GALSTON, a parish in the north-east corner of the district of Kyle, Ayrshire. It is bounded on the north by Irvine water, which divides it from the parishes of Kilmarnock and Loudon in the district of Cunningham; on the east by Avon water, which divides it from the parish of Avondale in Lanarkshire; on the south by the parishes of Sorn and Mauchline; and on the west by Cessnock water, which divides it from the parishes of Riccarton and Craigie. In extreme length, from east to west, it measures from 12 to 13 miles; and in extreme breadth, from north to south, 4½ miles; but it is extremely irregular in outline, and contains scarcely 23 square miles of superficial area. The surface differs widely in the several districts; but, on the whole, is a level variegated with considerable hills. The most upland portion is the eastern and south-eastern; and there it is, for the most part, dingily carpeted with heath, moorland, and moss. Along the banks of the Irvine, over nearly the whole length of the parish, is a stripe of plain, covered with rich alluvium, and delightfully fertile and well-cultivated. South of this plain, over a distance of 2½ miles, a very wide belt of forest stretches east and west, and, along with lesser belts and clusters in other localities, occupies about 1,000 acres. About two-thirds of the whole parish are arable, and about four-tenths are pastoral or mossy. There are few places in the county in which improvement has made such rapid progress as Galston moor. About 30 years ago, the whole presented a bleak and sterile appearance; but by the judicious and enterprising spirit of the late Nicol Brown, Esq. of Lanfine, the aspect of the whole is changed: well-constructed farm-steadings, regular hedge-rows, and healthful plantations now give beauty and life to the scene; and the ground that was once unproductive is now bringing forth abundantly. Bruntwood-loch, in the south-west extremity, formerly the resort of wild ducks and swans, has recently been rifled of its ornithological wealth by agricultural improvement, and made to contribute its bed for the growth of the fruits of the earth. Loch Gait, at the eastern extremity, once a sheet of deep water, abounding in trouts and very large eels, and the chief source of the Water of Avon, which gives name to the district of Avondale in Lanarkshire, has now, by some strange process, become transmuted into a pitiful marsh. A considerable proportion of the hills and rising grounds of the parish terminate in whinstone summits. The highest elevations are Distinct-Horn and Molmont-hill, both in the eastern division, which rise respectively 1,100 and 1,000 feet above the level of the sea. Molmont-hill is arable to the top, and commands an extensive and delightful prospect. A spectator, standing on its summit, looks immediately down on the windings of the Irvine, the thriving town of Galston, and the ancient seats of Cessnock tower and Loudon castle, with their extensive woods and ornamented demesnes; he surveys, in the distinct tints and perfect shadings and perspective of Nature’s own painting, all Cunningham, most of Kyle, and a great part of Carrick; he sees, right before him, across the glittering frith of Clyde, the huge barometer of Ayrshire, the mystic-looking island of Arran, shrouded at times, and at times gorgeous and brilliant in its cloudy drapery; and he even obtains, on a clear day, a far-off and almost mysterious view of the apparently sinking coast of Ireland. The climate of the parish, though moist, is not unhealthy; a frequent prevalence of high winds, operating, it is believed, to prevent insalubrious effects from very frequent falls of rain. About 90 years ago all the fuel used in the parish was peats from Galston moor, excepting a few coals, brought, in sacks on horses’ backs, along almost impassable roads, from Caprington near Kilmarnock. But now, though the operations are greatly hindered by the prevalence of “dikes,” coal-mines are extensively worked in the western district from the coal-field of Ayrshire, the dip of whose strata here is north-west. On Molmont-hill agate and chalcedony frequently occur, though seldom of a character to be cut into gems; and at its west base, in the channel of Burn-Anne, is found the beautiful stone called the Galston pebble. On the summit of the same hill are remains of a Druidical circle, great part of which has been destroyed, originally about 60 feet in diameter. At Claymore, half-a-century ago, an urn was dug up containing several ancient coins; at Waterhaughs twenty-two silver coins were discovered; and, in 1831, in the eastern part of the parish, a coin was found of Cæsar Augustus. At a place called Beg above Allanton are rude traces of an extensive Roman camp, where the patriot Wallace, with only fifty followers, obtained a complete victory over an English officer of the name of Fenwick at the head of 200 men. Wallace had several places of retirement in the uplands on the eastern verge of the parish, and in those of the conterminous parish of Loudon; and has bequeathed to a hill in the former, and a hollow glen in the latter, the names respectively of Wallace-hill and Wallace-gill. Excellent turnpikes and good parish roads traverse Galston in various directions to the aggregate extent of about, 30 miles. Its western division, in particular, is cut from north to south by the turnpike between Glasgow and Dumfries. Population, in 1801, 2,139; in 1831, 3,655. Houses 417. Assessed property, in 1815, £9,638. – Galston is in the presbytery of Ayr, and synod of Glasgow and Ayr. Patron, the Duke of Portland. Stipend £178 16s.; glebe £15. Unappropriated teinds £178 16s. The parish-church was built in 1808. Sittings 1,028. A United Secession congregation, established about the year 1786, has a place of worship which was built in 1797. Sittings 547. Stipend £104, with a manse and garden. Salary of the parochial-schoolmaster £34 4s. 4½d., with about £45 fees and £10 other emoluments. Maximum attendance at the parish-school 131. There are four schools non-parochial attended by a maximum of 316 scholars. In three of them Latin is taught, besides more ordinary departments. The late Charles Blair, Esq., left the whole of his property for the establishment of a free school in Galston: to be brought into operation so soon as the property should realize £200 per annum. Such being now the annual rental of the property, the trustees erected a structure at once massive and elegant. The dwelling of the teacher is in the lower flat, the school-room above. The salary of the teacher is, according to the will, £40 per annum; but the trustees are enabled, without any violation of either the letter or spirit of the will, to make it £60 per annum. – The church of Galston was anciently dedicated to St. Peter; and, in 1252, it was granted to the convent of Red friars at Faile, and continued in their possession till the Reformation. Before 1471, a chapel was founded in Galston, and dedicated to the Virgin Mary; and it was upheld by an endowment for the support of a chaplain. In 1578, the property of the chapel belonged, in right of its patronage, to Campbell of Cessnock.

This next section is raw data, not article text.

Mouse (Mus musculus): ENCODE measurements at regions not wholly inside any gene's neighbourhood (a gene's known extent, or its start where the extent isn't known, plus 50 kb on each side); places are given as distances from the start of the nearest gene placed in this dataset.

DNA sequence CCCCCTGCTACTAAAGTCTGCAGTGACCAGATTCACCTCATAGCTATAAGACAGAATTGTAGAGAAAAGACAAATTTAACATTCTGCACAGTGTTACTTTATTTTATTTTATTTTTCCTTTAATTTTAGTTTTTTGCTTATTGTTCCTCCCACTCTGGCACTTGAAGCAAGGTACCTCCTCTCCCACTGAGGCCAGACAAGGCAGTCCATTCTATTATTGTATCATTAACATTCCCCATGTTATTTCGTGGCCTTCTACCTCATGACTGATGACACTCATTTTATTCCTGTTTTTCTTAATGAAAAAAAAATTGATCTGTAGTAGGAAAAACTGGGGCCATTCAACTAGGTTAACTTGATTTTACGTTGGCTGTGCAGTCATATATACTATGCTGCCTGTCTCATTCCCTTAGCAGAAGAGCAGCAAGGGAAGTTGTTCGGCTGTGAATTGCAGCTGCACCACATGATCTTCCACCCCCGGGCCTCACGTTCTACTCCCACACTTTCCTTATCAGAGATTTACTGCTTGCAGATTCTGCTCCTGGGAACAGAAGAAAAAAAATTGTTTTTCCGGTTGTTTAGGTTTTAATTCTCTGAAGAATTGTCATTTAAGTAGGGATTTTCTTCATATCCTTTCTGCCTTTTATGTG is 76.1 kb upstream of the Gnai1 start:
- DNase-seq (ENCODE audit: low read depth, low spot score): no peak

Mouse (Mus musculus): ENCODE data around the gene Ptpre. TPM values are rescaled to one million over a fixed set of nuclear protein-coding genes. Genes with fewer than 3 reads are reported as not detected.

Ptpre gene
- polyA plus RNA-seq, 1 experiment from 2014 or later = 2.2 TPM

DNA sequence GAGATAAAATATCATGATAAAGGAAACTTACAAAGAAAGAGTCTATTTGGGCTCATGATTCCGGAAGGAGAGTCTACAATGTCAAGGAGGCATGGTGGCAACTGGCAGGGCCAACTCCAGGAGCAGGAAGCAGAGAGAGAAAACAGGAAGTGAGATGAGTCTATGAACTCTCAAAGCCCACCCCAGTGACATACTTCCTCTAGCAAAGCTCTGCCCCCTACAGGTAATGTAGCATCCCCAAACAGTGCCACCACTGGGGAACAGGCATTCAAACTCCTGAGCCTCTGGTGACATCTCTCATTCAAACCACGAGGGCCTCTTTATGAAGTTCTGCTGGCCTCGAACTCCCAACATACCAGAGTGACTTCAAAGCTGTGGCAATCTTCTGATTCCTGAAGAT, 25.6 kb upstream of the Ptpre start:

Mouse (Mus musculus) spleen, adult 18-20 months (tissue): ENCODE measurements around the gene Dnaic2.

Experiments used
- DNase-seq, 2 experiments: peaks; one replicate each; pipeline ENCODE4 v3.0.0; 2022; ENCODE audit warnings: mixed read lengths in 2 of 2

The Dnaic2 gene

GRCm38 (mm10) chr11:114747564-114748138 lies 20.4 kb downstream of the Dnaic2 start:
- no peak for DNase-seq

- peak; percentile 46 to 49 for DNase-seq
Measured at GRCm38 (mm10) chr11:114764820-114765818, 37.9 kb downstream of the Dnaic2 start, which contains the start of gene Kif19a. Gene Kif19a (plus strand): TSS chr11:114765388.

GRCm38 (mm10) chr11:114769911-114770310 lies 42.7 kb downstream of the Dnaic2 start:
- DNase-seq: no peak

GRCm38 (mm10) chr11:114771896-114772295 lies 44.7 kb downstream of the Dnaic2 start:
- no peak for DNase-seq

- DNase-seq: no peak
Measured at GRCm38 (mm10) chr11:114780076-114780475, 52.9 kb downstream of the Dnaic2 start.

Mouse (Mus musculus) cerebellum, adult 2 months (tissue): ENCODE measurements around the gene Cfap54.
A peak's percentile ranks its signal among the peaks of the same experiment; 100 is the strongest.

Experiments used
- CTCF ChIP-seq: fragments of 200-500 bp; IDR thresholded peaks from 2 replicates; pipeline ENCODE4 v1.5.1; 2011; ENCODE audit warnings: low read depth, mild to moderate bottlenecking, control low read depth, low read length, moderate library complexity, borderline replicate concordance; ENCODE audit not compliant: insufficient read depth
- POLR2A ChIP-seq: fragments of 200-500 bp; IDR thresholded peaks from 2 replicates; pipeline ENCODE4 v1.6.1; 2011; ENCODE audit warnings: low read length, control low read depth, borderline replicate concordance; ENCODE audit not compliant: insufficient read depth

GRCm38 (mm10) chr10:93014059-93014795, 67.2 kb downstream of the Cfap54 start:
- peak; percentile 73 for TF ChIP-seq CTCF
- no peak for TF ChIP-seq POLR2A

The town of GALSTON stands on the left bank of the Irvine, at the point where it receives the waters of Burn-Anne; 5 miles from Kilmarnock; 14 from Cumnock; 16 from Ayr; and 22 from Glasgow. It occupies a low and sheltered site, surrounded on all sides by gentle rising grounds, is overhung on the north by the wooded “banks and braes” of Loudon, and altogether has a very pleasing appearance, and exerts a considerable local influence in the midst of an opulent and productive district. A fine stone-bridge of three arches communicates between it and the northern bank of the Irvine. Loudon castle lifts its magnificent castellated pile into view, from amidst a rich embowering of woods, about a mile to the north. In the town are the parish-church and the United Secession meeting-house, the former ornamented with a spire and clock; 4 corn-mills, 1 lint-mill, 1 paper-mill, and 2 saw-mills. But the chief occupation of the inhabitants is cotton-weaving. The principal manufacture, during the years of the hamlet-history of the place, was shoes for the merchants of Kilmarnock or for exportation. But when, in dependency on Paisley and Glasgow, the weaving of lawn and gauze was introduced, it somewhat suddenly expanded the bulk of the hamlet, gradually swelled it into a small town, and, for a long period, gave it a healthy and athletic aspect. The first loom for light work was set up in 1787; but so early as 1792 the number of looms was about 40, and in 1828 it had increased to 460. In 1799 the population was 455; in 1792 it was 573; and in 1831 it had increased to 1,891. But though, subsequently to the last date, population continued to increase, weaving had begun to receive such a check that, between 1828 and 1838, the number of looms was reduced from 460 to 423. Galston has four annual fairs; only two of which are of any importance, held respectively on the third Thursday of April, and the first Thursday of December. A stage-coach passes through, and affords opportunities of easy communication with Ayr, Edinburgh, and places intermediate. Another stage-coach, which traverses the parish not far from the town, maintains communication with Glasgow and Dumfries, and, through the latter, with Carlisle and London. One carrier travels six days a-week to Kilmarnock; and two travel twice a-week to Glasgow. Near the town is the ‘Patie’s mill’ of song; and 3 miles distant, farther up the Irvine, is the large village or little town of Newmills, partly in Galston parish, but chiefly in that of Loudon: See NEWMILLS. – “The number of persons,” say the commissioners on municipal corporations, “who reside in the village of Galston, whose rents in property or tenantry amount to £10 and upwards, is 43; of those whose rents are above £5 and under £10, the number is 113. – The inhabitants, feeling the want of a magistracy in the village, made application, a few years ago, to the baron-bailie appointed by his Grace the Duke of Portland, the superior of the village, to delegate his powers to two persons in the village. The application was granted, and two persons named out of a leet fixed upon by the inhabitants. In addition to the two bailies there are 12 councillors, one-half of whom retire annually; their places are supplied by the election of the householders, who meet and vote by signed lists. There are no customs or assessments levied. The bailies impose small fines for assaults or disorderly conduct tending to a breach of the peace, and, failing payment, cause the delinquents to be imprisoned for a short time in a place of confinement which they have. The bailies represent that they are destitute of any real authority, and are in doubt as to the extent to which they are entitled to carry the little they possess.”